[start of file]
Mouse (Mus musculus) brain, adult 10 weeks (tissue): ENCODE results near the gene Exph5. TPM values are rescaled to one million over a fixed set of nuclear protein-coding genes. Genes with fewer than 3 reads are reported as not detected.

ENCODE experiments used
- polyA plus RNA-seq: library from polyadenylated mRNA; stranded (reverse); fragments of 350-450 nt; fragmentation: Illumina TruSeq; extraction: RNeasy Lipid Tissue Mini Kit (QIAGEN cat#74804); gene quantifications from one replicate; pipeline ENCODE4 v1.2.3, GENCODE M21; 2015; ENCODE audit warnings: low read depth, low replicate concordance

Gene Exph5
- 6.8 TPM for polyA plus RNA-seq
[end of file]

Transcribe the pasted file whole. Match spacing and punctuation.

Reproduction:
Mouse (Mus musculus) brain, adult 10 weeks (tissue): ENCODE results near the gene Exph5. TPM values are rescaled to one million over a fixed set of nuclear protein-coding genes. Genes with fewer than 3 reads are reported as not detected.

ENCODE experiments used
- polyA plus RNA-seq: library from polyadenylated mRNA; stranded (reverse); fragments of 350-450 nt; fragmentation: Illumina TruSeq; extraction: RNeasy Lipid Tissue Mini Kit (QIAGEN cat#74804); gene quantifications from one replicate; pipeline ENCODE4 v1.2.3, GENCODE M21; 2015; ENCODE audit warnings: low read depth, low replicate concordance

Gene Exph5
- 6.8 TPM for polyA plus RNA-seq